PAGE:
In 480 BC, Xerxes, the King of Persia, led an invasion of mainland Greece. Its success should have been a formality. For 70 years, victory, rapid, spectacular victory, had seemed the birthright of the Persian Empire. In the space of a single generation, they had swept across the Near East, shattering ancient kingdoms, storming famous cities, putting together an empire which stretched from India to the shores of the Aegean. As a result of those conquests, Xerxes ruled as the most powerful man on the planet. Yet somehow, astonishingly, against the largest expeditionary force ever assembled, the Greeks of the mainland managed to hold out. The Persians were turned back. Greece remained free. Had the Greeks been defeated at Salamis, not only would the West have lost its first struggle for independence and survival, but it is unlikely that there would ever have been such an entity as the West at all.Tom Holland's brilliant new book describes the very first "clash of Empires" between East and West. Once again he has found extraordinary parallels between the ancient world and our own. There is no competing popular book describing these events.More
"Incendiary stuff. Sparkling insight and no less sparkling writing." (Independent)
"Excellent." (Sunday Times)
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Why oh why is this abridged?
I will definitely pay more attention next time, I thought it was unabridged. I am afraid there are too many huge gaps in the narrative and important details lost for me to be happy with this as I wanted a good introduction to this part of history. I have now gone back to the book itself. A great shame as Andrew Sachs is a perfect narrator.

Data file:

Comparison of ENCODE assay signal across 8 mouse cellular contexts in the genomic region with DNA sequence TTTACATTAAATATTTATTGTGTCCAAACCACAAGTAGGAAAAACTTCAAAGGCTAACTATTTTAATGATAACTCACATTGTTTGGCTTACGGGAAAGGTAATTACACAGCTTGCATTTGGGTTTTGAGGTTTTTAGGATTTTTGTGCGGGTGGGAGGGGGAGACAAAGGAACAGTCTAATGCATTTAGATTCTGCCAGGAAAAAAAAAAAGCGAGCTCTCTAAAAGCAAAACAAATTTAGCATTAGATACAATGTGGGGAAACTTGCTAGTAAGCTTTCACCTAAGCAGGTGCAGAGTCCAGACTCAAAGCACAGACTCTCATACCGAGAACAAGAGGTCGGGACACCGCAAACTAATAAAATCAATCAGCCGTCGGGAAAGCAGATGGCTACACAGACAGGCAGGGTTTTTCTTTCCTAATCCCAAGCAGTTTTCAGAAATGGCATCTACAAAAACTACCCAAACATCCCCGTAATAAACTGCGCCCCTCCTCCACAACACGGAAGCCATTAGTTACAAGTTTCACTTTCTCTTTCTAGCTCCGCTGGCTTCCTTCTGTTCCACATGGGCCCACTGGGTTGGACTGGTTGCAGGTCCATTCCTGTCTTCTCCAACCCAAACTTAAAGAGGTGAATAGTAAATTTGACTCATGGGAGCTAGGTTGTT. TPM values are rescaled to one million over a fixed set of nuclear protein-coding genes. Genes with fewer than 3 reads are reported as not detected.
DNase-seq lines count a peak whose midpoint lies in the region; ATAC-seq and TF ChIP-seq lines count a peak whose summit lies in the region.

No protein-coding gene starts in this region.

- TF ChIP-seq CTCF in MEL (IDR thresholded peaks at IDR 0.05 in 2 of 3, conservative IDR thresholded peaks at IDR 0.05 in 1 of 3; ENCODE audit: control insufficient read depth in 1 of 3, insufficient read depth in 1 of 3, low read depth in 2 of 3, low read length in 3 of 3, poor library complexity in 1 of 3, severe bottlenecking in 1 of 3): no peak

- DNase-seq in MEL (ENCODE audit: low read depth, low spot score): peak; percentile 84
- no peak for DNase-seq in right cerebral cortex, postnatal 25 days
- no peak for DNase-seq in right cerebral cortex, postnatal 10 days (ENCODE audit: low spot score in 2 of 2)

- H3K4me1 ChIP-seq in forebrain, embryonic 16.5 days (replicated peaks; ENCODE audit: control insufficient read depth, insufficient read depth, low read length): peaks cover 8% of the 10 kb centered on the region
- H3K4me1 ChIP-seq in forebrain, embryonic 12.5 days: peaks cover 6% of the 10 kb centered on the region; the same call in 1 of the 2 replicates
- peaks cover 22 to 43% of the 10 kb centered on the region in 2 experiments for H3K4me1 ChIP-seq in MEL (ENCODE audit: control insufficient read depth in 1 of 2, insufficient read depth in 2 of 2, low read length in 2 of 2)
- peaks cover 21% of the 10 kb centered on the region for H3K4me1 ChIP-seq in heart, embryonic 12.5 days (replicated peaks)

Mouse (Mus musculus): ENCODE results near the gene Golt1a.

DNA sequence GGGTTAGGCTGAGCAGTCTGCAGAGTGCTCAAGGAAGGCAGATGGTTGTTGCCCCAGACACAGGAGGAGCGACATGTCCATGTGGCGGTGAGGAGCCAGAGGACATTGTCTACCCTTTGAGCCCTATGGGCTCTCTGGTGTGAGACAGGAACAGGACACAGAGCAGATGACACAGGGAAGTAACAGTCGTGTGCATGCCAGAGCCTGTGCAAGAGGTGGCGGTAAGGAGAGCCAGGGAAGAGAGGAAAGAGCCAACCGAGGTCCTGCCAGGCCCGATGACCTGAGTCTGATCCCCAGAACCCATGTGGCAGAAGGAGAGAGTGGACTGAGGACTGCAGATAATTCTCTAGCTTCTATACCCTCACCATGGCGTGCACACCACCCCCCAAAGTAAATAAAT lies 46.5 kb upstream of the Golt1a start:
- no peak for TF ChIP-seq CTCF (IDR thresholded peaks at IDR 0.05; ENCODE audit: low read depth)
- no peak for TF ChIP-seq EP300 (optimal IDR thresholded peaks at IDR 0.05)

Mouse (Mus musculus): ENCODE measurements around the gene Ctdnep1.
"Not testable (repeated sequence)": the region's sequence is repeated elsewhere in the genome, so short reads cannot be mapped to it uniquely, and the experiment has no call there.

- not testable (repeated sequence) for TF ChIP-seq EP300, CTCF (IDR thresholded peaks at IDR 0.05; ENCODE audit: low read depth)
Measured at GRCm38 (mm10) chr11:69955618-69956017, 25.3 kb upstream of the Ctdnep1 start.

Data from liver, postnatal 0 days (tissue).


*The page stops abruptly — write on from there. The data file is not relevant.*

- Mary K McGilloway
About the Greeks basically
Some new insights. There isnt much more to go on it would seem beyond Herodotus it seems but at the very least some interesting theories would have been nice.
I didn't think I knew anything about the Persians but there was nothing new to me here. Its basically a retelling of the same old stories. The story ends abruptly after the second invasion.
A lot of irritating mispronunciations
Disappointment, I thought I'd learn something new about the Persians. I didn't.
This is not a book about the Persians, it dwells to a much greater extent on the Greeks and on stories any one having shown an interest in the period is probably well aware of. Grab the Dan Carlin free podcast on the subject it is much more interesting, informative and thought provoking.
- Raal Harris